Tanel Padar talked of being a blues man with our volunteering reporter Mihaela Barac.
What is your impression of tonight?
I wasn’t expecting so many people on Sunday evening! It was really nice seeing the place crowded.
But you’re a very famous person, it is quite normal.
I know. Sometimes I’m too famous to myself as well. Every time I look into the mirror I say “Wow, dude you’re very famous!” [laughs]
When Jazzkaar started 25 years ago, it was blues and jazz. And now, it is going back, I hope. In the beginning of the 1990s and 2000s there were like a lot of blues bands and now it is narrowing a little bit. So I hope Anne is doing the right move.
Next Monday we will play Monday, on blue Monday. [laughs]
What other collaborations you have in mind with this band?
We were actually just discussing this. We all started and have been playing together a long time ago and now, like one year and a half ago we said let’s do one gig. It was just for fun, for the sake of old times and then it became like a hit. All the old fans came out, and said “Finally!” It was a surprise success for me, too. We have a concert in Finland in autumn and in May we go to Moscow. We have club gigs there. So it’s getting bigger. Nobody expected it. Now I have to tell my band mates in The Sun that “sorry guys, I have another popular thing coming up for you”. [laughs]
Why is it “The Sun”?
Yeah I’m calling them The Sun, but I don’t know. Actually there is a British magazine named the same, so basically they did all the promotion already. It is a name already.
So it was always blues, you have always lived with it?
Yeah, I started with blues. I was 19 when Argo first invited me to Compromise Blues. We know each over already 15 years and have been constantly collaborating. Years ago we did Augustibluus, the biggest blues festival in Estonia. So I’ve been there 16 times or something like that. I remember when they took over the organization things and they didn’t have money or anything, but there was the idea. Everybody got together for the blues, that what was important, that was great. And now they’re doing well.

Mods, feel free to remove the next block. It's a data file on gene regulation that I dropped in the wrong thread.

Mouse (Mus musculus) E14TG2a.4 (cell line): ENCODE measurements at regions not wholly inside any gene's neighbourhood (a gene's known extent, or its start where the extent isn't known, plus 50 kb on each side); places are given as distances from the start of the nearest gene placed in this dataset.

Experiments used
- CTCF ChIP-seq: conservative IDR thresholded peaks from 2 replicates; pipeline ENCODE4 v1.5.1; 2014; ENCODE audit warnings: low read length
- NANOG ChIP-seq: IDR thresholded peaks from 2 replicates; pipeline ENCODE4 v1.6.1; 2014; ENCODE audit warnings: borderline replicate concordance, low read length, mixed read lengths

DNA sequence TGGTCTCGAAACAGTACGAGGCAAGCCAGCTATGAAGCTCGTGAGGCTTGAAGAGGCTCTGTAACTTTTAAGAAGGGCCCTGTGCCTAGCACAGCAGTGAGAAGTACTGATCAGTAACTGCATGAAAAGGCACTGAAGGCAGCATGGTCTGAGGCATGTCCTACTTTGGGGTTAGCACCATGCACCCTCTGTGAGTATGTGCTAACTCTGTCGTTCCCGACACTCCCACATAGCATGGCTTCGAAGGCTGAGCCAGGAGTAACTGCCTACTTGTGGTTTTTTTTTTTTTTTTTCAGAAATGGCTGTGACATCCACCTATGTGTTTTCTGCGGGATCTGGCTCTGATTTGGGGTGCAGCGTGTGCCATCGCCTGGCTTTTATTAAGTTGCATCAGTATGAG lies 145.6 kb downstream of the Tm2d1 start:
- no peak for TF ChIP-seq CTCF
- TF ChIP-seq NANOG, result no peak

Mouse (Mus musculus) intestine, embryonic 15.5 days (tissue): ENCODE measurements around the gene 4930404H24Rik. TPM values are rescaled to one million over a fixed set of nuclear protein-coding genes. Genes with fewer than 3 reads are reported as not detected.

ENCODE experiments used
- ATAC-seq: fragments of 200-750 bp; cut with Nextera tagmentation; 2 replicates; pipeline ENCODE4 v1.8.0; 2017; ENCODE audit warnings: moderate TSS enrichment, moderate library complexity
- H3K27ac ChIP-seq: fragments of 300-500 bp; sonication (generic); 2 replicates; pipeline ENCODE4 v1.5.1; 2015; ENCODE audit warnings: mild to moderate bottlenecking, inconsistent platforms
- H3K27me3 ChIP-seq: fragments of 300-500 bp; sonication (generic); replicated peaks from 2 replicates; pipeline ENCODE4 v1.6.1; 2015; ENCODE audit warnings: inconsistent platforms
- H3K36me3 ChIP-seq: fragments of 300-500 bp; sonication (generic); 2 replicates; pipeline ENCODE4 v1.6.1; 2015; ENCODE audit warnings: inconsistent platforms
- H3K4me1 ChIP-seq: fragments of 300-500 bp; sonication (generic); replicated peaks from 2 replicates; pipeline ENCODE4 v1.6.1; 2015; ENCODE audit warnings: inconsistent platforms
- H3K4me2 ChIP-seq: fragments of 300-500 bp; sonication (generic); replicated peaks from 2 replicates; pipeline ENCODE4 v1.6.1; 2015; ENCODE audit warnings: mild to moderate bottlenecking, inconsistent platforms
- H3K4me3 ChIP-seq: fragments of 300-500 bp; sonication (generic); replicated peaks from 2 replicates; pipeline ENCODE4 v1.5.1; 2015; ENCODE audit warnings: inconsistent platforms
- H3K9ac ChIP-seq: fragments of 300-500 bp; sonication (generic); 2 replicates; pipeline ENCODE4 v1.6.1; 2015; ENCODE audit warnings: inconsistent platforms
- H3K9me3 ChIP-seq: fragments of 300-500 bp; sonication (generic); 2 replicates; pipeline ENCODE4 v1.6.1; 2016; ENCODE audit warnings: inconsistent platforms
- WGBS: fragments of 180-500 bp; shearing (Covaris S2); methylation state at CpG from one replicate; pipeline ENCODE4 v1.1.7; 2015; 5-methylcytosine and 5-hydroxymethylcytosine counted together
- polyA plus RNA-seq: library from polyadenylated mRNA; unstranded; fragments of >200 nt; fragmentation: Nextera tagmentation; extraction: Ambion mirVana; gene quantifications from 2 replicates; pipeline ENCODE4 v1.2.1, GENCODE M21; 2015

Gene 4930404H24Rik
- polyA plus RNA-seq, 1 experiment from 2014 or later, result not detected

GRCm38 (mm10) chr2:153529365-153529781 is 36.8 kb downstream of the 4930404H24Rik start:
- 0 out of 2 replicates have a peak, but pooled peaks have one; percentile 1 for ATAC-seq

Argo Toome comments: This is the best that it ever been. Last year we had like 5000 people and in the terms of Estonia this is really something.
What if you didn’t do blues music, what would it be or would try to do?
A smith. Like in iron work. That is what I’ve been thinking. To learn this thing. And I’ve already tried it. It is really hard work. You have to know the technique. The hammer has to fall on the tail with great power and strength. It is very attractive, the iron, the fire… We have an old movie in Estonia “The Blacksmith”, it’s kind of romantic.
You have opened for Metallica, Aerosmith, Alice Cooper, a lot of bands. Were you a fan of them?
Not all of them. With Alice Cooper we just thought that somebody invited us for a concert and then we did the sound check and we were told that Alice Cooper is now coming. And the same thing was in Latvia with Smokie. We didn’t know that the other band was playing there.
What bands would you like to open for then?
I’d like to open for B.B.King. You know, just meet the guy and shake his hand and say how much he actually means to me. He is definitely one of my great inspirations. Eric Clapton as well, but I saw him, last year, and it wasn’t… He is getting old. That is why I didn’t go see James Brown when he was in Haapsalu. Because I felt he is not as good he used to be. You want to remember the person like he was.
If you could go to any concert in any time, with a time machine, what would be?
Actually I don’t care, it doesn’t matter what the music is. If the band or the artist is enjoying himself, is doing the music for the satisfaction, then this is good. Make the chemistry with the audience.